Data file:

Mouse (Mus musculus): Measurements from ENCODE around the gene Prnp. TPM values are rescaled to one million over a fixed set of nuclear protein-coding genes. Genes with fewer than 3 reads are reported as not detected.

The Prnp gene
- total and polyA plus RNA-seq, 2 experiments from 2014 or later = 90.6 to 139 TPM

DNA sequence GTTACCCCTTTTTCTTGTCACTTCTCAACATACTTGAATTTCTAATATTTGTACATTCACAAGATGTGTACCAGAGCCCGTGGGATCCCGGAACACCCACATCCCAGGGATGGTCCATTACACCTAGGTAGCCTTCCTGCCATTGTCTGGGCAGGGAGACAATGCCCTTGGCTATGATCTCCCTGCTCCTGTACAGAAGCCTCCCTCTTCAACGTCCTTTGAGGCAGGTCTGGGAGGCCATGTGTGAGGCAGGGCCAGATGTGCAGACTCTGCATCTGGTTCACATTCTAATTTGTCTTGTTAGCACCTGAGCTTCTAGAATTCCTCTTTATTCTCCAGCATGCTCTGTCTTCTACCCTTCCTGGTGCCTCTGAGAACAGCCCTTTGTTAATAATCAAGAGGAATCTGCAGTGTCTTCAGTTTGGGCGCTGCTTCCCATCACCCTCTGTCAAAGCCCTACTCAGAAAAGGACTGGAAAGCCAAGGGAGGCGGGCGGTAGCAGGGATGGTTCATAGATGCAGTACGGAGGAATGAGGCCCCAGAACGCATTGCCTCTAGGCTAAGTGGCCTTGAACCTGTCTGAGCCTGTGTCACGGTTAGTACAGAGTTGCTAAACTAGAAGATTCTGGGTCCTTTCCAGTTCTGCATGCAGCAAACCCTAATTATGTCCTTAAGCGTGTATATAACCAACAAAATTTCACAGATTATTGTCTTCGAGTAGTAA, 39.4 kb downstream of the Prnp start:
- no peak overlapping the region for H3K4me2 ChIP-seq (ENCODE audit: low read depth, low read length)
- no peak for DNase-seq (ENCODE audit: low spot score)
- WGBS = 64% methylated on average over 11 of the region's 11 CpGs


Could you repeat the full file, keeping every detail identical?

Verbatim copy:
Mouse (Mus musculus): Measurements from ENCODE around the gene Prnp. TPM values are rescaled to one million over a fixed set of nuclear protein-coding genes. Genes with fewer than 3 reads are reported as not detected.

The Prnp gene
- total and polyA plus RNA-seq, 2 experiments from 2014 or later = 90.6 to 139 TPM

DNA sequence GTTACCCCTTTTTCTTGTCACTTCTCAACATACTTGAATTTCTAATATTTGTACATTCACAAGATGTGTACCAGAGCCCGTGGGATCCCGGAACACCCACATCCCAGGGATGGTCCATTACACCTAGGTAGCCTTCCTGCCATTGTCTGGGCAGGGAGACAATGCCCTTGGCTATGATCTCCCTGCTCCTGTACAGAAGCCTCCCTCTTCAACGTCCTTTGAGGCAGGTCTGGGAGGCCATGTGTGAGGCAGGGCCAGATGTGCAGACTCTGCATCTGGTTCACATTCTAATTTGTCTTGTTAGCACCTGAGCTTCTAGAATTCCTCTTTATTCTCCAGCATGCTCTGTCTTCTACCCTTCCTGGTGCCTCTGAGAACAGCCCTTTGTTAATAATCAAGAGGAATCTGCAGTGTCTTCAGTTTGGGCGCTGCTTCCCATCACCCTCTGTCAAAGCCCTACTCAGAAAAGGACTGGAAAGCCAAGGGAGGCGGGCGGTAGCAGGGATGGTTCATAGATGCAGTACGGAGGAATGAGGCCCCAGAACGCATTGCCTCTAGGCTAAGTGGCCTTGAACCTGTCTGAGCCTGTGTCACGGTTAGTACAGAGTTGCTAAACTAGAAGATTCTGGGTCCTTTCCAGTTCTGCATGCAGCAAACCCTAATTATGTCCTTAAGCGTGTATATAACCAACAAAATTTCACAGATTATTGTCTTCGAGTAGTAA, 39.4 kb downstream of the Prnp start:
- no peak overlapping the region for H3K4me2 ChIP-seq (ENCODE audit: low read depth, low read length)
- no peak for DNase-seq (ENCODE audit: low spot score)
- WGBS = 64% methylated on average over 11 of the region's 11 CpGs